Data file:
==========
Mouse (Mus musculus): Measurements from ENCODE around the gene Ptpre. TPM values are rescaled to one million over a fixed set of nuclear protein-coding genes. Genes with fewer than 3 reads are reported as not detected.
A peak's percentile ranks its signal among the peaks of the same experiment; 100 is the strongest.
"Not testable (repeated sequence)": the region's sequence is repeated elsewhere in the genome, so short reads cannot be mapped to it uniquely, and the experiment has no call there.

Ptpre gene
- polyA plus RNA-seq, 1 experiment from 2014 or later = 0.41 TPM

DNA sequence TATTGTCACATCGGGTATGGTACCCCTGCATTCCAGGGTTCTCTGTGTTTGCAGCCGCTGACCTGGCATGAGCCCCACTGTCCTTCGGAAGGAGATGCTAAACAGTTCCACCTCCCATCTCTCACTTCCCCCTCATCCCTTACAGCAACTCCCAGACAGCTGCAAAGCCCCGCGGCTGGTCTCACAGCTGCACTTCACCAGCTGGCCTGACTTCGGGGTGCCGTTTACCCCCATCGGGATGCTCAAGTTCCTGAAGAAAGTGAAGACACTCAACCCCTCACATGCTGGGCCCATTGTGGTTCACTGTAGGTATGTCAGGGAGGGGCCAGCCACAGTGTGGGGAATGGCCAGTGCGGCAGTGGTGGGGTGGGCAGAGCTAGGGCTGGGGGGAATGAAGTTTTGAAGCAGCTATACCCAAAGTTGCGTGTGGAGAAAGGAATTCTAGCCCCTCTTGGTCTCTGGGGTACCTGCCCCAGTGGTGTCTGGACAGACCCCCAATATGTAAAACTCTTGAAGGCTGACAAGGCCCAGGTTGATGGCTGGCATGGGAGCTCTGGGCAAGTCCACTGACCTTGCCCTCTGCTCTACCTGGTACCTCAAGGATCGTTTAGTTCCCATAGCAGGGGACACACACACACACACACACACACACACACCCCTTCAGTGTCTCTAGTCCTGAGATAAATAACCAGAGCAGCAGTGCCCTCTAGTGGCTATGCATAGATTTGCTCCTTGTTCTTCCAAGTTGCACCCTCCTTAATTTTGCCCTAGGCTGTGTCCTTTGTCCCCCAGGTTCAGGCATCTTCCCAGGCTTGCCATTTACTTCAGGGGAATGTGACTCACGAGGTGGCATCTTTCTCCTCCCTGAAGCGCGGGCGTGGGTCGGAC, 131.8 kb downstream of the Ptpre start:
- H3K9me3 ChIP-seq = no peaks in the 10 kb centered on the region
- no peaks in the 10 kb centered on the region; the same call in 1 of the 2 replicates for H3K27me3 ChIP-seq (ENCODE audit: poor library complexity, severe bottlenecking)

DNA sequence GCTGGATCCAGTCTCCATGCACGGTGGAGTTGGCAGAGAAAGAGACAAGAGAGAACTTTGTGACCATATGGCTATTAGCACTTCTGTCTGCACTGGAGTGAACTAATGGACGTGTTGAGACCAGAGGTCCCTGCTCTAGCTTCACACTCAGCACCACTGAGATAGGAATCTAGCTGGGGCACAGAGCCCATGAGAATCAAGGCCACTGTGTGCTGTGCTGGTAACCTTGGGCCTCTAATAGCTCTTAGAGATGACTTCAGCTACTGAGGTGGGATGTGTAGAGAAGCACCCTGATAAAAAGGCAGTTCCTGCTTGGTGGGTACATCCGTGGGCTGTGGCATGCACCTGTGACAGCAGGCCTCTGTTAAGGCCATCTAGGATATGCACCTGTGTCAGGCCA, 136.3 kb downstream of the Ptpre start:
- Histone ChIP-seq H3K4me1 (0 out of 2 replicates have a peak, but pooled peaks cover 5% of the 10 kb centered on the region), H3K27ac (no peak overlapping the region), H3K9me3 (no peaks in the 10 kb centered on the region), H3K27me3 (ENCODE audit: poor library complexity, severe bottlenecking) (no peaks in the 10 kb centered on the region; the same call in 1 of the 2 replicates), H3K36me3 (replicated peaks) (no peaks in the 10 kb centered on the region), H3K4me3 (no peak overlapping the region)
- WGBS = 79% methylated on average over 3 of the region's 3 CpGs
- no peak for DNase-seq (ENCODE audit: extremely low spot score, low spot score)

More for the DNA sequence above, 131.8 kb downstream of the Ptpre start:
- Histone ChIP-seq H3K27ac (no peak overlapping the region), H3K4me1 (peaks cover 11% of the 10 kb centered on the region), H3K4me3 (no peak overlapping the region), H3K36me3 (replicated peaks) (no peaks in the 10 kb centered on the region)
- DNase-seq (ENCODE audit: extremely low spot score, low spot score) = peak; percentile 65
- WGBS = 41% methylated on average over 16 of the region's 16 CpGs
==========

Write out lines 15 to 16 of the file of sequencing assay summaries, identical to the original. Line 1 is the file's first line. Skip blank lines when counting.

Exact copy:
- DNase-seq (ENCODE audit: extremely low spot score, low spot score) = peak; percentile 65
- WGBS = 41% methylated on average over 16 of the region's 16 CpGs